Fire-Free Village Program (FFVP) is a community-based initiative to target the root causes of fires and encourage alternatives to slash-and-burn agricultural practices. (Photo courtesy of RAPP)
Fire-Free Village Program Helps Communities, Environment in Riau
AUGUST 01, 2018
Jakarta. Ahead of the upcoming Asian Games, President Joko "Jokowi" Widodo has urged communities and businesses to further their efforts in preventing forest fires in Indonesia.
APRIL Group and its operating arm Riau Andalan Pulp and Paper (RAPP) have responded to the president's call by enhancing their fire prevention and suppression programs, and monitoring for potential hotspots. They have also provided their own teams and local communities with special equipment and training in fire management.
In its sustainability commitments, APRIL upholds a "no-burn" policy. The company's Fire-Free Village Program (FFVP), a community-based initiative to target the root causes of fires and encourage alternatives to slash-and-burn agricultural practices, was set up in 2014, in response to the devastating annual wildfires during the dry season that significantly damaged Indonesia's environment.
The idea behind the program was to complement the company's investment into fire suppression with community-focused prevention strategies, in hopes to achieve a long-term solution.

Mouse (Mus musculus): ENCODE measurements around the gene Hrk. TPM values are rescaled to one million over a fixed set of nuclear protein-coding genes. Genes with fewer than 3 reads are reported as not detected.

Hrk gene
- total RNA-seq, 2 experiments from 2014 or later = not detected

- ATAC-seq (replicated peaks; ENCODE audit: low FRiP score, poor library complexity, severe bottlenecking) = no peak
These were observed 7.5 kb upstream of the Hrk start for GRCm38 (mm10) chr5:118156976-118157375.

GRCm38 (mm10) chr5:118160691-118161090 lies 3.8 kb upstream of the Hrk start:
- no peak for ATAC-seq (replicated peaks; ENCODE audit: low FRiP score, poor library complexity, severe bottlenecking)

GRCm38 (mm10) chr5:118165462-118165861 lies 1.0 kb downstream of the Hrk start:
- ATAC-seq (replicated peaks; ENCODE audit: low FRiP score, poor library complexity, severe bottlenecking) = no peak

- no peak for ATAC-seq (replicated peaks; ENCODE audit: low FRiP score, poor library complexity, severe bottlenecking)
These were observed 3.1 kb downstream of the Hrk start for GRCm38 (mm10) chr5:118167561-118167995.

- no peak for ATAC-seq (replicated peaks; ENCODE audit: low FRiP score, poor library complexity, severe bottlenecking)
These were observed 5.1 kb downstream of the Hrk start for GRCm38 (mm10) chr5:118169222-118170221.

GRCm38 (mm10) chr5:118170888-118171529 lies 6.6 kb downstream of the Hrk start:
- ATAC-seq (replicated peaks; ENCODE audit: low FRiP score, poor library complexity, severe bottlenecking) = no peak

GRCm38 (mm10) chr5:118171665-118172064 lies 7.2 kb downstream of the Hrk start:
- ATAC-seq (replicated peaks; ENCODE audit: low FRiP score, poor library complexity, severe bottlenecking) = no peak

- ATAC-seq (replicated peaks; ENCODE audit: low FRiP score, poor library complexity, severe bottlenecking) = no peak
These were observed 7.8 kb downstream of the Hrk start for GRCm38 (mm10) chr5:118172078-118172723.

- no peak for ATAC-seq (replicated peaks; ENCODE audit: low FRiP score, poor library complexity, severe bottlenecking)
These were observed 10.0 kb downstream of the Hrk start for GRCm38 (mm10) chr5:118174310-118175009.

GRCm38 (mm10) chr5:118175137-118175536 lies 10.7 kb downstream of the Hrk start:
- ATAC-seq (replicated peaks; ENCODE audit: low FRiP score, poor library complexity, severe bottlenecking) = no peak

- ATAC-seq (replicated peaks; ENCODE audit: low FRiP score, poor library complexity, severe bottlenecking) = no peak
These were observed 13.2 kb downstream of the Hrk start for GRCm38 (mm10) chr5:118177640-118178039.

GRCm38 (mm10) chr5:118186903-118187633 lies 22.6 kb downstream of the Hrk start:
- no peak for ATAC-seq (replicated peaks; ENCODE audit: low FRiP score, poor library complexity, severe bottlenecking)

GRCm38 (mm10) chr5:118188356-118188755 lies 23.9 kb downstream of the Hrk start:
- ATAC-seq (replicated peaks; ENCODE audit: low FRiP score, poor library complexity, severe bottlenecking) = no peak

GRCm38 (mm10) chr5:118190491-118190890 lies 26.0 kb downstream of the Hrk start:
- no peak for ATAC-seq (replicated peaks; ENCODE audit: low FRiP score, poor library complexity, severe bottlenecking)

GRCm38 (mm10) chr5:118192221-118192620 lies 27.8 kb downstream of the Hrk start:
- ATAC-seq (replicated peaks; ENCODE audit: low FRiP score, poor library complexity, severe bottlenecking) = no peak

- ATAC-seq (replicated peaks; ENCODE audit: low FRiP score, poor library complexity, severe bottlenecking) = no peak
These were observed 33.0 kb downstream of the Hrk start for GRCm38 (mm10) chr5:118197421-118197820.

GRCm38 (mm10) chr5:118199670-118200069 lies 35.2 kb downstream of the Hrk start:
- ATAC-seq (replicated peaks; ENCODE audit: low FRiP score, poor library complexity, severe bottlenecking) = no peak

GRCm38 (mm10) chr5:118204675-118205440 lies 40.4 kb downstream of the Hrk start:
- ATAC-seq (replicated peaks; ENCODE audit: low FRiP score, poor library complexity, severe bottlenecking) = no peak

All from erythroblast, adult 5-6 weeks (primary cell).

Twenty-seven villages, covering 623,000 hectares in Riau, are involved in the program. The villages were selected based on fire risk assessment.
Reviewing the program's effectiveness, independent NGO Carbon Conservation found that its implementation had supported an overall reduction of 97 percent in burnt land since 2014.
In 2017, the number of fire incidents fell to 0.03 percent, from 0.07 percent in 2016.
The FFVP has three stages. The Fire Aware Communities stage is dedicated to raising awareness about the importance of fire prevention among communities. It is focused on schools and villages. Currently, 212 schools in 50 villages are involved.
"The impact of the program is visible beyond the classroom, it engages whole families," Sailal Arimi, fire prevention manager at RAPP, told the Jakarta Globe, narrating how a schoolboy came to him after several sessions to say that he had managed to convince his parents not to burn the forest.
The second stage of the program focuses on training, equipping and supporting villages in safer agricultural practices. It involves economic rewards and other community assistance in return for no burning. Carbon Conservation data shows the program is increasingly successful.
The third stage prepares villages to achieve Fire Resilient Community status. Upon completing the program, they become advocates of fire-free agriculture and sustainable fire prevention. Selected young people from these communities become Village Crew Leaders, local fire response experts. So far, nine villages have reached the resilience stage.
"Language is very important when it comes to small communities. That's why we chose young people from the villages to ease communication. They know best how to influence their fellow villagers," said Sailal.